I want to follow up on the presentation I gave at the Harriston meeting of August 16/14. I will illustrate the ultimate goal of TNT and how it can be implemented anywhere IWT’s are an issue. I view it as another front in the battle against this unnecessary policy.
During the course of the continued placement of IWT’s many stories crop up in the media and the comment sections are flush with arguments from both sides. I, for one, along with Laura and many others do battle with uninformed people who for the most part assume that IWT’s are a pathway to saving the planet, replacing coal plants and reducing CO2 emissions. We also participate in protests, mustering up a few hundred and hoping to be heard. Those who would call us “against the environment” continually ask for us to provide an alternative even though they can’t make the case for IWT’s themselves.
What is common amongst IWT proponents is their belief that excess CO2 is an existential threat to humanity and the planet. What I have found is that it’s too time consuming to argue this point and choose to challenge those who believe that IWT’s provide the best option to reduce CO2 emissions and provide a better option.
Up until now, the wind industry has occupied an undeserved pedestal of moral authority. They have, through good PR, been able to claim this high ground and have defended it well. I feel the goal is to knock them off that position and expose them for what we know them to be. This “high ground” is their oxygen. It makes them look good and for now, that’s most important to them.
So how to do that.
With some digging and thought, I’ve come up with “Trees Not Turbines- Join The Real Green Movement”.
With facts, we can show that trees do a better job mitigating CO2 than do IWT’s. In fact, trees are multi-taskers that provide so many more benefits than IWT’s ever could. Here are some examples how trees are superior to turbines;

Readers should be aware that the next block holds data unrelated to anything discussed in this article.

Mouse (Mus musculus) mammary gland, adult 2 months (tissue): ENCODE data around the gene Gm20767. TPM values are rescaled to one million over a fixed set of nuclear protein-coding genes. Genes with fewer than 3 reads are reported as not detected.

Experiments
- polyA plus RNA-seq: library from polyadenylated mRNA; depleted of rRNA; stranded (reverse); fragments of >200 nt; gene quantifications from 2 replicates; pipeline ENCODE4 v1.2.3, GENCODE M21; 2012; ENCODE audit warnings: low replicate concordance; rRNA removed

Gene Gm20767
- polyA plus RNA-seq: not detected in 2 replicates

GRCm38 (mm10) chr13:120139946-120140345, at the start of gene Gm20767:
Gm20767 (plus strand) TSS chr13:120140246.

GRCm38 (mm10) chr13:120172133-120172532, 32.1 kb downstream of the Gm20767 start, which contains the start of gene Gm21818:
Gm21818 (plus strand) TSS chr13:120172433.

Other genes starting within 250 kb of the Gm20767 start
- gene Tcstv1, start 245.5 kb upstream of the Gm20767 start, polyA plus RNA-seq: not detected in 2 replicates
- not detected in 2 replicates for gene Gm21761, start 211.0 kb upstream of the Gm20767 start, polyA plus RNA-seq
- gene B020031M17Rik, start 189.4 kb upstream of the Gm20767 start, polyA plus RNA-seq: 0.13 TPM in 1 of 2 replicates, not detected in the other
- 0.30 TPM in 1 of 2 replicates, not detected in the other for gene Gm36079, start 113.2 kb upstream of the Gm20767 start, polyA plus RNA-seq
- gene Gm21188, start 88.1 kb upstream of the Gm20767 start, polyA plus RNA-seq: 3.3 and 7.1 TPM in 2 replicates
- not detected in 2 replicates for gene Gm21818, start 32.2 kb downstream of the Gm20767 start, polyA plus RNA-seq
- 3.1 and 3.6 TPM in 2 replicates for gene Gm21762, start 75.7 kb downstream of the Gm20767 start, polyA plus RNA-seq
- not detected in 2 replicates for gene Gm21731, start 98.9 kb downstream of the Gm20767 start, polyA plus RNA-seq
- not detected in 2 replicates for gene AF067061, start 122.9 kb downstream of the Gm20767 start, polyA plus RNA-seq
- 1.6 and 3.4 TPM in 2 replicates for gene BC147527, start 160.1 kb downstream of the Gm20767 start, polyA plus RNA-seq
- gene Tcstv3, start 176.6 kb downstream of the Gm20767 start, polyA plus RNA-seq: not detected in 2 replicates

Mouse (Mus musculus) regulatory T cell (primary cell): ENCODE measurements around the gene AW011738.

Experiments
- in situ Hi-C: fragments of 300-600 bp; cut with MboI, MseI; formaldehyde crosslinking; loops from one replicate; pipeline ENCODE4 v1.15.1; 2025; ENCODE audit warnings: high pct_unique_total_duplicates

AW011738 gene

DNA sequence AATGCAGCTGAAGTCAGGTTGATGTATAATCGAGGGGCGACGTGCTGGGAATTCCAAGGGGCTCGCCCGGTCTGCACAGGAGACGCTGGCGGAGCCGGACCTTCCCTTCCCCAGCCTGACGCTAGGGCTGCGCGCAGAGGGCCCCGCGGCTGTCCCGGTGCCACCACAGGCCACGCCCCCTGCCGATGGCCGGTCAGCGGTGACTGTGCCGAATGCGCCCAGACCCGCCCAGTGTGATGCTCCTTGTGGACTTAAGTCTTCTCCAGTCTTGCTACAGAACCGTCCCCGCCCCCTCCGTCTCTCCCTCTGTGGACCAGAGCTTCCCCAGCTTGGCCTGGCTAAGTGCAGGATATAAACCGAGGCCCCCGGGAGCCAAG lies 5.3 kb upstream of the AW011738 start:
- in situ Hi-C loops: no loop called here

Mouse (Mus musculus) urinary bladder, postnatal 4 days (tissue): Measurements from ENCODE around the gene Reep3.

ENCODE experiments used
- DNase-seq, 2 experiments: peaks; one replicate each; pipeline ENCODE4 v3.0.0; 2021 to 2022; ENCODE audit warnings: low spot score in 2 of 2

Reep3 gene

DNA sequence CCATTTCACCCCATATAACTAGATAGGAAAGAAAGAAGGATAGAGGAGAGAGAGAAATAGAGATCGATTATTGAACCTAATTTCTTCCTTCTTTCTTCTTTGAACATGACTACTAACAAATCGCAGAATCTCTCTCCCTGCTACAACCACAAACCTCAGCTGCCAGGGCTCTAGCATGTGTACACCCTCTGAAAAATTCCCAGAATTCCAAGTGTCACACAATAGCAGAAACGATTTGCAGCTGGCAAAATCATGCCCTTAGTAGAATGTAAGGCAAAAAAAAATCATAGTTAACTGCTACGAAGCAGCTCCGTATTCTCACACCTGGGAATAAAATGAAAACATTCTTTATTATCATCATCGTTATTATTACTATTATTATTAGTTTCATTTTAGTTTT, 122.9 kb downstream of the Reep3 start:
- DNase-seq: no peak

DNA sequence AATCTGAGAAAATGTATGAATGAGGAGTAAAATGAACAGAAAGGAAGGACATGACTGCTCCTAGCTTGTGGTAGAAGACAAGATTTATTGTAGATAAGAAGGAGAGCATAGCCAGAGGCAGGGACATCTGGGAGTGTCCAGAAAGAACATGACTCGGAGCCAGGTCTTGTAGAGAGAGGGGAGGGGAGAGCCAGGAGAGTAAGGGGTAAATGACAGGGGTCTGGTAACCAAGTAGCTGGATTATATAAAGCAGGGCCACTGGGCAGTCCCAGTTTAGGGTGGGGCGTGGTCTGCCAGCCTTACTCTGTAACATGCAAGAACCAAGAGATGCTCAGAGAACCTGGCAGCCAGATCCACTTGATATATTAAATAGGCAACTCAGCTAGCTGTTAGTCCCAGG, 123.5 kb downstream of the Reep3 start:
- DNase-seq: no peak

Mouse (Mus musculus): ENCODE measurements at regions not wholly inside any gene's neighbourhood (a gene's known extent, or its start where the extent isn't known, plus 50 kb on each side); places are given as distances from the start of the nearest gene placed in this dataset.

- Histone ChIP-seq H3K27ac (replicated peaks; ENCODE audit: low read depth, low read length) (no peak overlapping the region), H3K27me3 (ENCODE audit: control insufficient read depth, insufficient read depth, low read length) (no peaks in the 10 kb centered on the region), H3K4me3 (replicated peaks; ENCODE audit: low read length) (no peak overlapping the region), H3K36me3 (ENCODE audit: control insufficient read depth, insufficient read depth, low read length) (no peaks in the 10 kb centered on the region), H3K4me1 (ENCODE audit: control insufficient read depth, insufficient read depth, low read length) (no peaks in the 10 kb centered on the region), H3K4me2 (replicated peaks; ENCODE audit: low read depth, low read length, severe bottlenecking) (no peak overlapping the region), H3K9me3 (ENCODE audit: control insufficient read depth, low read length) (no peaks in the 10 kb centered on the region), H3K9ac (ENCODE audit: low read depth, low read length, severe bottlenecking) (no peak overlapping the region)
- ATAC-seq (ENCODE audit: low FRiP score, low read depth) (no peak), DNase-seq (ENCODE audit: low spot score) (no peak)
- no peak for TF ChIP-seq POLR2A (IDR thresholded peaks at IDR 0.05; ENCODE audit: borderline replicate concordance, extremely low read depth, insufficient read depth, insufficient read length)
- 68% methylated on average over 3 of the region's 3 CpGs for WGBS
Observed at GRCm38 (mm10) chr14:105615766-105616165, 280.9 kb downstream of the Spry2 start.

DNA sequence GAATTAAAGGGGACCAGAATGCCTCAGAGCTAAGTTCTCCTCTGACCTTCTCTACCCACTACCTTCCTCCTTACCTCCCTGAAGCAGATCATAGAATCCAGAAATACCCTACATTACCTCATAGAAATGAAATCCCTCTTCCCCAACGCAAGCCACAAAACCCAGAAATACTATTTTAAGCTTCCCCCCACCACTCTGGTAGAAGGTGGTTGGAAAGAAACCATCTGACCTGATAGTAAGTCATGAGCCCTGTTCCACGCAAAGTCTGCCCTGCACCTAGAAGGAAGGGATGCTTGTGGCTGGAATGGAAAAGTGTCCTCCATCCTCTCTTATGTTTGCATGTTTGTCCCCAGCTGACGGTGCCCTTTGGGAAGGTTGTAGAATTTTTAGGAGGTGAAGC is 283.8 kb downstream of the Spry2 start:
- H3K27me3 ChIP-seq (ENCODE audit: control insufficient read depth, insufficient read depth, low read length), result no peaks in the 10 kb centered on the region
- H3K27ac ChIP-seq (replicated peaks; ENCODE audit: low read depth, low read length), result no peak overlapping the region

1) Trees absorb CO2 and release O2. An acre ( .405 hectares) of trees will absorb enough CO2 to offset a city driven car for a year, while producing enough O2 for 18 people per day. IWT’s can do neither.
2) IWT’s have a large initial carbon footprint before becoming operable. Trees start their work right away with no initial carbon footprint.
3) IWT’s have within their components, many detrimental compounds detrimental to the environment. Turbine blades contain bisphenol A, a known carcinogen and the hubs contain gear oil that has high levels of mercury. Trees, of course, are without these issues.
4) Trees are superior to IWT’s when it comes to preventing erosion, providing shade, providing habitat for birds and attracting many other forms of wildlife. IWT’s in fact enhance erosion, kill bats and birds and provide no attraction to wildlife.
5) IWT’s are infinitely more costly than trees, trees require no electricity to operate and are for the most part, maintenance free. Trees have proven to enhance property values and provide years of enjoyment no matter if you live in a rural or urban environment.